The present application is in response to Strategy 3.2 of the NIMH strategic plan, which requests the development of standardized measures of functional outcome that can be utilized in clinical assessment and intervention studies. This goal will be met by achieving a consensus definition of crucial social cognitive domains and developing psychometrically sound measures that can be used to assess these domains in various types of treatment research involving people with schizophrenia. Social cognition is a set of cognitive processes that are involved in how individuals understand and respond to social information. The social cognitive abilities of individuals with schizophrenia have been strongly linked to functional, real-world social outcomes, and social cognition is increasingly seen as a viable treatment target. It is therefore imperative that sensitive and psychometrically sound measures be developed for accurate assessment. The first phase of the proposed project will conduct an extensive survey of experts in the field to identify the core domains of social cognition and current tasks that assess each domain (Specific Aim 1). A carefully selected smaller group of expert panelists will then convene to evaluate each identified domain and task using consensus attainment procedures previously developed by the RAND Corporation and used in previous large-scale mental health assessment studies. The panel will reach a consensus on the most relevant domains of social cognition and select the most promising tasks within each domain for further study and development (Specific Aim 2). These candidate measures will then be compiled into a comprehensive battery and administered to a large sample of individuals with schizophrenia and healthy controls at two different sites (University of Miami and Southern Methodist University). Data will be utilized to assess the reliability and validity characteristics of each task (Specific Aim 3). Data from this psychometric study will be shared with a scientific advisory group to evaluate the results. Otherwise promising candidate measures that show inadequate characteristics will then be modified and pilot tested to ensure the success of the modifications (Specific Aim 4). Finally, a three-site validation study (to increase the generalizability of the findings) will then be conducted to determine the psychometric properties of the final measures (Specific Aim 5). Data from this portion of the project will also be used to systematically examine the relationship between these refined social cognition measures and aspects of functional outcome. The findings of this project will yield a uniform definition of social cognition that will guide future research and develop psychometrically sound measures of social cognition that will be valuable in assessing the effectiveness of psychosocial and biomedical interventions.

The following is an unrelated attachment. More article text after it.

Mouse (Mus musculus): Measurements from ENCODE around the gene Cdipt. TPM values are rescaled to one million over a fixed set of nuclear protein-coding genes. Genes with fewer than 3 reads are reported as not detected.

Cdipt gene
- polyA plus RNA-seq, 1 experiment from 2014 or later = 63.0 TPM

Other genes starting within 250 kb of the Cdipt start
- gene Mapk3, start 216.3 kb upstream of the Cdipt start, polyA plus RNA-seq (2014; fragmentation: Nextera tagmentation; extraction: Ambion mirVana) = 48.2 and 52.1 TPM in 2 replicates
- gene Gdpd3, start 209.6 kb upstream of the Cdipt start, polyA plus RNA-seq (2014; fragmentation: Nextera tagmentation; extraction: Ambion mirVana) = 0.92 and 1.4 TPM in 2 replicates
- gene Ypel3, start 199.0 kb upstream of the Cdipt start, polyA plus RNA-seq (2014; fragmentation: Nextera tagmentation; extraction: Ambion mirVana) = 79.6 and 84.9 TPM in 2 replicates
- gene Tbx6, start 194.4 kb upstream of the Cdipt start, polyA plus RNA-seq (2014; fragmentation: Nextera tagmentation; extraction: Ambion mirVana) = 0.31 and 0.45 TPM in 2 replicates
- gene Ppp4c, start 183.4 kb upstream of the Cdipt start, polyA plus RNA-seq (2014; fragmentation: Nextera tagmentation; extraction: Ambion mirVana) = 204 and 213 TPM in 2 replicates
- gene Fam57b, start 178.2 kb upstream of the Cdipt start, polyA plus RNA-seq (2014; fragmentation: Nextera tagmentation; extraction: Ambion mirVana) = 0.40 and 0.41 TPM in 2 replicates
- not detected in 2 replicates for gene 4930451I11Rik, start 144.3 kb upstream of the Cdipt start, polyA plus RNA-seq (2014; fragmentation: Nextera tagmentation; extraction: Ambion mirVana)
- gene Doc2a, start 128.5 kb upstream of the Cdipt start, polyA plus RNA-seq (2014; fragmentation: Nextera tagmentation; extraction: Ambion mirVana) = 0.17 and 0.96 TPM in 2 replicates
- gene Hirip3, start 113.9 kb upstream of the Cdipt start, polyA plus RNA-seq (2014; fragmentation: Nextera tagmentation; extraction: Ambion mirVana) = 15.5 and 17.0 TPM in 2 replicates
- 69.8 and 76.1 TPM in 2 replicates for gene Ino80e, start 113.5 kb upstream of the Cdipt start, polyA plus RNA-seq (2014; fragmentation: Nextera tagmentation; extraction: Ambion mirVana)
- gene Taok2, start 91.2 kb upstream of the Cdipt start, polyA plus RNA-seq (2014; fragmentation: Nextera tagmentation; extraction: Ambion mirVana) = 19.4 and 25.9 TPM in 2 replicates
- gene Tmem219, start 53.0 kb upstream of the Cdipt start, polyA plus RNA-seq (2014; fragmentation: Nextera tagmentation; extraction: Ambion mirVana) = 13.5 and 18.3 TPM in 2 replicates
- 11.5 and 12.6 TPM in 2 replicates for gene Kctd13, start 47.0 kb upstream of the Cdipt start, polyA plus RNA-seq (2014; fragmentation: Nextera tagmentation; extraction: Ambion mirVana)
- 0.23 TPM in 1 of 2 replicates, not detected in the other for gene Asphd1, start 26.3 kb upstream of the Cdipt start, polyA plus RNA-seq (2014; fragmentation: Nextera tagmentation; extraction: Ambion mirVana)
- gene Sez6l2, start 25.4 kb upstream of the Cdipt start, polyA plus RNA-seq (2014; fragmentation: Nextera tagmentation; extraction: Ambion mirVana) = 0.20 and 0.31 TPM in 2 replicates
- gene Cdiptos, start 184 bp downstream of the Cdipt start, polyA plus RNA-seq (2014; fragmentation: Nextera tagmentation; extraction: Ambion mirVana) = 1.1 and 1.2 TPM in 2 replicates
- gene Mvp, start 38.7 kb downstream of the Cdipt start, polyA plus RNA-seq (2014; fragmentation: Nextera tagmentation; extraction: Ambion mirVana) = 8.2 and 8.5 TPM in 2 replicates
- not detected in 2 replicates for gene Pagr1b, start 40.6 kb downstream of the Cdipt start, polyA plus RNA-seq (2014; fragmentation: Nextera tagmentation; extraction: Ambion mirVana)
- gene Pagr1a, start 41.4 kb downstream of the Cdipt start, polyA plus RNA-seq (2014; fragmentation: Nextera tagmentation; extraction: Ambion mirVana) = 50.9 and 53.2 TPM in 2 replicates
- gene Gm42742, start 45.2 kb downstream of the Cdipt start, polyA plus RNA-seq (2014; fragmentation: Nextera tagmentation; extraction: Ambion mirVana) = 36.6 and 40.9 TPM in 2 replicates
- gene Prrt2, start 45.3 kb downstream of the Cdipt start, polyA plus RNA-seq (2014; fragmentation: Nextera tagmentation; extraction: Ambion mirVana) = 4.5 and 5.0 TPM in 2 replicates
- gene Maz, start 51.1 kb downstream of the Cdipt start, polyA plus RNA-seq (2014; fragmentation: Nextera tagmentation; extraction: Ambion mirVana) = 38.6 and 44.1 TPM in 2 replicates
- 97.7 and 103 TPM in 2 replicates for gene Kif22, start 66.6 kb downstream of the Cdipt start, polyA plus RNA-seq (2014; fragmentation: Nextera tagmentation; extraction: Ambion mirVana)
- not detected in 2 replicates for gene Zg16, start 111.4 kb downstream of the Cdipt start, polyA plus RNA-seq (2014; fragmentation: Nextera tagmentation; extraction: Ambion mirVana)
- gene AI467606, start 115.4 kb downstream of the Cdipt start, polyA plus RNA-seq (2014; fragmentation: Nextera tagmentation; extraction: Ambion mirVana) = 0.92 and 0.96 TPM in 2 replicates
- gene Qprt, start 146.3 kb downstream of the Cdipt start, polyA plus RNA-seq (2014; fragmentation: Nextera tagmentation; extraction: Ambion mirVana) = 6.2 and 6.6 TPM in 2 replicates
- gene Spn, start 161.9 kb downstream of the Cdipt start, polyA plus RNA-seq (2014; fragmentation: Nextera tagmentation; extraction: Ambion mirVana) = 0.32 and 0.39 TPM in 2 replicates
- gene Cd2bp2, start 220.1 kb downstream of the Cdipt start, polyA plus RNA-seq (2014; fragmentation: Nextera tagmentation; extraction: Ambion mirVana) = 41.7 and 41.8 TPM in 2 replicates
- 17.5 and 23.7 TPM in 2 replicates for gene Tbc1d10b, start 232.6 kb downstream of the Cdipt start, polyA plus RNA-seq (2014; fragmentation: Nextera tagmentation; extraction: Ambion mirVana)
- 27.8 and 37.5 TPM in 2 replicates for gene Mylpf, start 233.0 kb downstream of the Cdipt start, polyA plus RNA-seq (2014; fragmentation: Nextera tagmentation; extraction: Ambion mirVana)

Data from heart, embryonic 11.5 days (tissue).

Schizophrenia is a complex brain disorder that includes significant impairments in the ability to function in everyday settings that are clearly related to social cognitive deficits. Empirically based and sound instrumentation is key to assessing the outcomes of interventions targeted to ameliorate social cognitive impairments. The goal of the proposed study is to identify and improve the best existing measures of social cognition so that they can be suitably applied in large-scale treatment studies. This project will develop consensus on the critical elements of social cognition, identify the best existing measures of social cognition, collect new data to evaluate the psychometric characteristics of these measures, modify them to optimize their utility, and collect additional data to determine the psychometric properties of the final measures based on a large and diverse sample, while focusing continuously on real-world functional outcomes and the role of social cognition, as compared to neurocognition and social competence, for the prediction of real-world functioning
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